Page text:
- ANSYS — a company that is paving the way for the next generation of innovation by lowering the barrier of adoption for simulation software — announced several academic milestones
ANSYS — a company that is paving the way for the next generation of innovation by lowering the barrier of adoption for simulation software — announced it achieved several major milestones with its growing academic program. The free student software offered by ANSYS has surpassed 1 million downloads since it launched in late 2015.
The free student software empowers students to develop skillsets they need to compete in the job market, stay ahead of the latest technology trends, and make an immediate impact after graduation.
As the digital transformation reshapes engineering, companies are depending more heavily on advanced simulation solutions to overcome unprecedented design challenges and recruiting engineers who are proficient in simulation tools. And to close this skills gap and help companies innovate faster, ANSYS is engaging with students at every level, inside and outside of the classroom.
Professors and researchers from over 3,200 universities in 87 countries are utilizing ANSYS software, bringing simulation into the classroom for a hands-on learning experience.
The ANSYS Academic Program also empowers students through free student software, the sponsorship of more than 500 student teams and the ANSYS Student Community — which allows users to ask and answer questions, access tutorials and discuss engineering challenges.
“Simulation is an important tool both inside and outside of the classroom. Students who are proficient in simulation have an easier transition from academia to industry,” said Dereje Agonafer, Presidential Distinguished Professor at University of Texas at Arlington. “Students who understand the physics in the lab and can also couple it to simulation are untouchable. Knowing ANSYS gives engineers a major advantage — I see this firsthand as my graduates enter the workforce.”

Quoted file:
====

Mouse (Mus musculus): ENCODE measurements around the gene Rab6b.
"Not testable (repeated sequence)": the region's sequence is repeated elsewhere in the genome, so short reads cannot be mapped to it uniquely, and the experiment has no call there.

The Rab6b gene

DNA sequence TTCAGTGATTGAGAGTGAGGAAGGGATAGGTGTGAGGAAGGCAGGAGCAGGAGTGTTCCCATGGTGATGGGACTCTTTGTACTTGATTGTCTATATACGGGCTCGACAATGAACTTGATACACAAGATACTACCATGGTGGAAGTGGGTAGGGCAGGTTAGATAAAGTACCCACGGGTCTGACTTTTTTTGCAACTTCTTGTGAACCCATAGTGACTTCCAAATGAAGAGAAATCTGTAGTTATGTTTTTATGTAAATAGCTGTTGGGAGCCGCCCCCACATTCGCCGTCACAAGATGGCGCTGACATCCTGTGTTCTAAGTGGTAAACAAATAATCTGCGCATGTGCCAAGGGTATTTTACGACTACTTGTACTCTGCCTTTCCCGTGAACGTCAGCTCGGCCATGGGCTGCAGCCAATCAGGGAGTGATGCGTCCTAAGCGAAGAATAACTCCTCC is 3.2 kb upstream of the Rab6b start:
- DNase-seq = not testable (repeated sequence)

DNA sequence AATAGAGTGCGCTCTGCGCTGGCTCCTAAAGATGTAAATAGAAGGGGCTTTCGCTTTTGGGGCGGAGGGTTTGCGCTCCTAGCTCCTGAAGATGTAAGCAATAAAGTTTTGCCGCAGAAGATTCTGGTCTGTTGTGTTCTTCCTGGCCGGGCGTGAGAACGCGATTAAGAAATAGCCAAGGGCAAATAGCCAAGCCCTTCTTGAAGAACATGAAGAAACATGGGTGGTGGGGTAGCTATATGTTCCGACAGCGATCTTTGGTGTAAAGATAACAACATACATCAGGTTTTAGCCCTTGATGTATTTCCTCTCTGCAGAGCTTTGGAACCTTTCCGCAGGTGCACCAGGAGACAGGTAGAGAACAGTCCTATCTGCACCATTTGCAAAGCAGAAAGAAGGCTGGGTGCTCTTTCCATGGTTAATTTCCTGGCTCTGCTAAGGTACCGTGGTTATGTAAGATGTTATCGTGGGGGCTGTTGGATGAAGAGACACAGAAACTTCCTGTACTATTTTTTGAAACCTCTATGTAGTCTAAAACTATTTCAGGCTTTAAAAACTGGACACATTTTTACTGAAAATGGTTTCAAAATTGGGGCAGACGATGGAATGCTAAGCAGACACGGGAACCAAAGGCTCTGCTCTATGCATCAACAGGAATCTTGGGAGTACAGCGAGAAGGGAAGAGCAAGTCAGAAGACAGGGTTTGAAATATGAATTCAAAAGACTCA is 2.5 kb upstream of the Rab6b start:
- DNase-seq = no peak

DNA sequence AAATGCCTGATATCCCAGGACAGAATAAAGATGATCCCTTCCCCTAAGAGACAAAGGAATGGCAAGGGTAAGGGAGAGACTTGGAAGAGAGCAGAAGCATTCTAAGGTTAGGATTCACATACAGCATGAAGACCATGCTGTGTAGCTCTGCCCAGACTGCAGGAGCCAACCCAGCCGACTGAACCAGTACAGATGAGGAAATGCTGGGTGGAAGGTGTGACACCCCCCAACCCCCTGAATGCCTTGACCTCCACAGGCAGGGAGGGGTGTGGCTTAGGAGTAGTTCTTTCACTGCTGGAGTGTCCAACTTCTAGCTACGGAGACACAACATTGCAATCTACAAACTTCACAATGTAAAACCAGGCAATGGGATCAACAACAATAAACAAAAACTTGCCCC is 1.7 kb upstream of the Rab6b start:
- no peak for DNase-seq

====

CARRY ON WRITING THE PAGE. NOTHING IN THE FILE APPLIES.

Even beyond the classroom and online community, university-based student teams have been applying simulation to solve-real world challenges, ranging from electronic design to high-speed transportation. And these teams participate in competitions ranging from Formula SAE, the SpaceX Hyperloop Pod Competition, Human Powered Vehicle Challenge, etc.
“Solar Team Eindhoven competed in the World Solar Challenge this year, designing a vehicle that could carry four passengers with great comfort, safety, and reliability,” added Michiel van Laarhoven, a structural engineering student at Eindhoven University of Technology. “ANSYS Mechanical and composite solutions played a critical role in designing and validating the composite monocoque to obtain the optimum laminate. With the help of ANSYS, we beat 16 other teams from around the world, taking first place in the Cruiser Class.”
ANSYS supports continued education for engineers at any stage of their career through free Massive Open Online Courses (MOOCs) offered by universities. One of Cornell University’s simulation-focused MOOCs has generated 142,000 registrations across 173 countries since launching. And registrants range from students just becoming familiar with simulation to established engineers expanding their understanding of ANSYS solutions.
“The ANSYS Academic Program has grown into a truly holistic offering,” explained Prith Banerjee, chief technology officer at ANSYS and executive sponsor of the ANSYS Academic Program. “Students benefit from access to simulation tools and instructions throughout their academic careers and can take advantage of online courses, student team sponsorships, and our industry connections. We also help universities succeed by providing important material for curriculum development and research. We’re eager to see what kinds of innovations are brought to life by the bright minds who will put our technology to the test in academia.”